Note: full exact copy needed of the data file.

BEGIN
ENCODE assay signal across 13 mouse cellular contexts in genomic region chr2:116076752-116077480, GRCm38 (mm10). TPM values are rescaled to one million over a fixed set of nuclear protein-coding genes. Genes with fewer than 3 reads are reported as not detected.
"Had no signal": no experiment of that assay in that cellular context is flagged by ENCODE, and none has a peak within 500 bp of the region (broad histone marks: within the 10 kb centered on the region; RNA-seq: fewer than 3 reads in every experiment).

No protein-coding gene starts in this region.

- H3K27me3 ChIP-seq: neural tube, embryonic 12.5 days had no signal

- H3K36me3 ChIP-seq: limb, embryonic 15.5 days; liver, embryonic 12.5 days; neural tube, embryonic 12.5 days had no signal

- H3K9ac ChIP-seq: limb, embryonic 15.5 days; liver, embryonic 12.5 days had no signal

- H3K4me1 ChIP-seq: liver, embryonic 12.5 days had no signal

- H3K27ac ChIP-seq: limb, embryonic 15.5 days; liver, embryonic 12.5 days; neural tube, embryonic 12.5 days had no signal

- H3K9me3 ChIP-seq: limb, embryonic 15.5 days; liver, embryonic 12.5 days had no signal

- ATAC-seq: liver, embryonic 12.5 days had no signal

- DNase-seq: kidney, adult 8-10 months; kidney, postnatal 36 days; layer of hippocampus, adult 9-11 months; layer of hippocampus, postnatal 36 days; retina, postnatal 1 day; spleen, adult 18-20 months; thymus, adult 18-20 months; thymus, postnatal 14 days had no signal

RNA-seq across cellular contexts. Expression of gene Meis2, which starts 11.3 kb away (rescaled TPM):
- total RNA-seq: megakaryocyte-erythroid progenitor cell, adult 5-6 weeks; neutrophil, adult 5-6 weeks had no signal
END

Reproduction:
ENCODE assay signal across 13 mouse cellular contexts in genomic region chr2:116076752-116077480, GRCm38 (mm10). TPM values are rescaled to one million over a fixed set of nuclear protein-coding genes. Genes with fewer than 3 reads are reported as not detected.
"Had no signal": no experiment of that assay in that cellular context is flagged by ENCODE, and none has a peak within 500 bp of the region (broad histone marks: within the 10 kb centered on the region; RNA-seq: fewer than 3 reads in every experiment).

No protein-coding gene starts in this region.

- H3K27me3 ChIP-seq: neural tube, embryonic 12.5 days had no signal

- H3K36me3 ChIP-seq: limb, embryonic 15.5 days; liver, embryonic 12.5 days; neural tube, embryonic 12.5 days had no signal

- H3K9ac ChIP-seq: limb, embryonic 15.5 days; liver, embryonic 12.5 days had no signal

- H3K4me1 ChIP-seq: liver, embryonic 12.5 days had no signal

- H3K27ac ChIP-seq: limb, embryonic 15.5 days; liver, embryonic 12.5 days; neural tube, embryonic 12.5 days had no signal

- H3K9me3 ChIP-seq: limb, embryonic 15.5 days; liver, embryonic 12.5 days had no signal

- ATAC-seq: liver, embryonic 12.5 days had no signal

- DNase-seq: kidney, adult 8-10 months; kidney, postnatal 36 days; layer of hippocampus, adult 9-11 months; layer of hippocampus, postnatal 36 days; retina, postnatal 1 day; spleen, adult 18-20 months; thymus, adult 18-20 months; thymus, postnatal 14 days had no signal

RNA-seq across cellular contexts. Expression of gene Meis2, which starts 11.3 kb away (rescaled TPM):
- total RNA-seq: megakaryocyte-erythroid progenitor cell, adult 5-6 weeks; neutrophil, adult 5-6 weeks had no signal